Over 17,850,575 bitcoin have been mined at the time of writing, meaning that 85 percent of the top cryptocurrency’s expected total supply (21 million) is already in circulation.
Though the next Bitcoin reward halving — when the coin reward will decrease from its current 12.5 to 6.25 bitcoin at every 10-minute block generation time — is not expected until May 18, 2020 (in approximately 290 days), about 524,425 of the 3,149,425 total bitcoin left to mine will have been mined by then, leaving the space with just five years (until 2024) to mine almost 9 percent of the available 15 percent of the total supply remaining.
The time it takes to mine a certain amount of bitcoin increases exponentially by design. About every four years, the number of bitcoin generated per block mined gets cut in half. It started in 2009 with 50 BTC per block mined. By 2012, it got cut in half to 25 and then to 12.5 by 2016.
However, despite the tightening supply, the cryptocurrency’s ecosystem seems to be getting bigger, owing to scaling improvements and news of increasing adoption globally. Bitcoin is on the verge of seeing more transactions conducted on its network in 2019 than in any other year in history, according to ShakePay, the Canadian platform that allows users to buy and sell bitcoin. Also, there is an increase in the number of Bitcoin wallets being created daily (about 41 million in total, currently) while approximately 4 million bitcoin is assumed to be lost or unspendable thus reducing the effective available supply.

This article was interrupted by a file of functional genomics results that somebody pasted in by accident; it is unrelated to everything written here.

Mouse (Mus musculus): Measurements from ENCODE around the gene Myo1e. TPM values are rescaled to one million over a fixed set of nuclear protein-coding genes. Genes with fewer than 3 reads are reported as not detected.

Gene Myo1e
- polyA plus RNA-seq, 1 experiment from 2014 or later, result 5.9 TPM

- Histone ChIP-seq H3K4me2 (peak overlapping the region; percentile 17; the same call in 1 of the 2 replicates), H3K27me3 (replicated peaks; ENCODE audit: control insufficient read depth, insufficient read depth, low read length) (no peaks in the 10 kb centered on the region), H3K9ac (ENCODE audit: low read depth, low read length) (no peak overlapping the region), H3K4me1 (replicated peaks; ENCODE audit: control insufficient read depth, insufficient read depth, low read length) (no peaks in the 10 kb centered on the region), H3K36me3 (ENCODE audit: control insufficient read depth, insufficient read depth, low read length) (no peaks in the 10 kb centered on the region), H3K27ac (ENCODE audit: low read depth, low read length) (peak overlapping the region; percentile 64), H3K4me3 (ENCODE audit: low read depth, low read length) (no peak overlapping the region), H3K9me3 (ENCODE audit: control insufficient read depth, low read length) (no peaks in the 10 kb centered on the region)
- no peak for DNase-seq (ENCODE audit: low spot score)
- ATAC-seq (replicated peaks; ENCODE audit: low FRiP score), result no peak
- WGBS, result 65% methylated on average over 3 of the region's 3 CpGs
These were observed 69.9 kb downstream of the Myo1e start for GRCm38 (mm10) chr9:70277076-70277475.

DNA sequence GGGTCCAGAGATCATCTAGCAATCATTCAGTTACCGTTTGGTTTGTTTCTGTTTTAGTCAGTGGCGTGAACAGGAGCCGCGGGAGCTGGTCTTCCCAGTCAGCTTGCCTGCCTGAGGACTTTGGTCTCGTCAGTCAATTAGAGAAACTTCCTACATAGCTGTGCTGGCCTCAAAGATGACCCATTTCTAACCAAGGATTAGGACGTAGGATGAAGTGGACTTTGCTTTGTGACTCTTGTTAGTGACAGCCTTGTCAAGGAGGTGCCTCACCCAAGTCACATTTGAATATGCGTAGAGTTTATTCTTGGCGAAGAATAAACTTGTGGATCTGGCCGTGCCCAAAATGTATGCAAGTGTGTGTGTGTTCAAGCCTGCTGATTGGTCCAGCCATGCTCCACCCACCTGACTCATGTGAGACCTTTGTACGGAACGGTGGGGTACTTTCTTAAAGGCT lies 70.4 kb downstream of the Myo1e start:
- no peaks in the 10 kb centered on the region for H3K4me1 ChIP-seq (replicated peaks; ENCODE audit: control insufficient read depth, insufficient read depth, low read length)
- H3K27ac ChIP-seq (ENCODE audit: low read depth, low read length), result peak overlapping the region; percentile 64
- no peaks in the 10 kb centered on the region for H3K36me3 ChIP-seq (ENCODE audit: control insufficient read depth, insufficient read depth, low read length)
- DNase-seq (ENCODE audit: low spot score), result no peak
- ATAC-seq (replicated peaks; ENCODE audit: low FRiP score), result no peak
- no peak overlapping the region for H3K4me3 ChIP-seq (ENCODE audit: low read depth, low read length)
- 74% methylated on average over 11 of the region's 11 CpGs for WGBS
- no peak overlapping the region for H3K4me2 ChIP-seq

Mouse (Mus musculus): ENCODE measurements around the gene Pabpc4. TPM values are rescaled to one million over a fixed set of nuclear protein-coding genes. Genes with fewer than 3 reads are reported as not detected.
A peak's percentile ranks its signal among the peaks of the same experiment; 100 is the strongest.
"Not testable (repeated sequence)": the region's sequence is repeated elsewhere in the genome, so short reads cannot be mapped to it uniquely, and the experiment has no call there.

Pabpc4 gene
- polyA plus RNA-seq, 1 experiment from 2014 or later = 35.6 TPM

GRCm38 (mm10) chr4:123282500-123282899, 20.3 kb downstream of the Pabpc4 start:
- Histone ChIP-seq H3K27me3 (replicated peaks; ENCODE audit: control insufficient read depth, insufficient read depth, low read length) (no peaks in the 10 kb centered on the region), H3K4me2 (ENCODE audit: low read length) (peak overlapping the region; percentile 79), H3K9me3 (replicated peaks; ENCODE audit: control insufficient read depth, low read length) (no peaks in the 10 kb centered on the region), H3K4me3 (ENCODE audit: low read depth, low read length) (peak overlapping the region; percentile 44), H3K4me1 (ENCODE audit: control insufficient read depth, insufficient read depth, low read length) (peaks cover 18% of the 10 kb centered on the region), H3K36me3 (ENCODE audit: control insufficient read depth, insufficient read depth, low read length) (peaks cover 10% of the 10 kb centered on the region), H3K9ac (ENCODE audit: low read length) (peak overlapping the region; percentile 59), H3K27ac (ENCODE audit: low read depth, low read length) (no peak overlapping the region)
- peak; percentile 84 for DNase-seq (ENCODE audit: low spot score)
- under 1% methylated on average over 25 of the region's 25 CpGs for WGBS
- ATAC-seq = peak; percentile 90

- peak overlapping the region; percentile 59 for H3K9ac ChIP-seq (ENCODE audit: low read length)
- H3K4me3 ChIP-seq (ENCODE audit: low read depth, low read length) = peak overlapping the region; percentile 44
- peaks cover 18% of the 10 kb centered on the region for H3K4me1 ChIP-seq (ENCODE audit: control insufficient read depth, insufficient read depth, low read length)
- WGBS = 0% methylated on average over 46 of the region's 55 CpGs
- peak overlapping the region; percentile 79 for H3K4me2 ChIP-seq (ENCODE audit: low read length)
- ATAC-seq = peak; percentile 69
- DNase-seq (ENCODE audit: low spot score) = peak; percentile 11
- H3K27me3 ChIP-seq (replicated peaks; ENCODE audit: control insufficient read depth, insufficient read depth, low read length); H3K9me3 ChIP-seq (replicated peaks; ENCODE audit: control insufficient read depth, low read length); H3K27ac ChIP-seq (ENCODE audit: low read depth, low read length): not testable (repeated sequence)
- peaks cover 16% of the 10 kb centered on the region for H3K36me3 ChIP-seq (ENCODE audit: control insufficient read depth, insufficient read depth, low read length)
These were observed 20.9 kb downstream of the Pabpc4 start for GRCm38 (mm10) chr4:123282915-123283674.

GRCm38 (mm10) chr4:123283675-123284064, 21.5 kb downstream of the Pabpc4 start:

Implications of the Reducing Bitcoin Supply
The network effects of sidechains (e.g., Blockstream’s Liquid Network) and anonymous bitcoin transactions using offchain payment protocols (e.g., the Lightning Network, which is reportedly responsible for up to 10 percent of total transactions) could continue to grow — pushing the acceleration in Bitcoin’s chart growth over the next few years.
The sidechain and off-chain channels will also be handy for making small payments in the event that the bitcoin price rises significantly, forcing high transaction fees on users. Their promises of faster settlements, confidential transactions and sophisticated multisig security will make them a darling of the growing Bitcoin ecosystem.
The market is seeking more powerful Bitcoin miners while their manufacturers, such as Bitmain and Canaan, work to increase their production capacity. At the same time, as more mining equipment focuses on the Bitcoin network, the difficulty rate — which currently stands at over 9T — will rise even faster, thus making the mining process harder.
In the coming years, bitcoin holders may not lose their purchasing power as it is increasingly used as a representation of value, leveraging its finite, decentralized and secure nature. With regards to bitcoin’s relationship with other cryptocurrencies, there may be a greater shift in the attention of speculators to altcoins as bitcoin becomes more stable.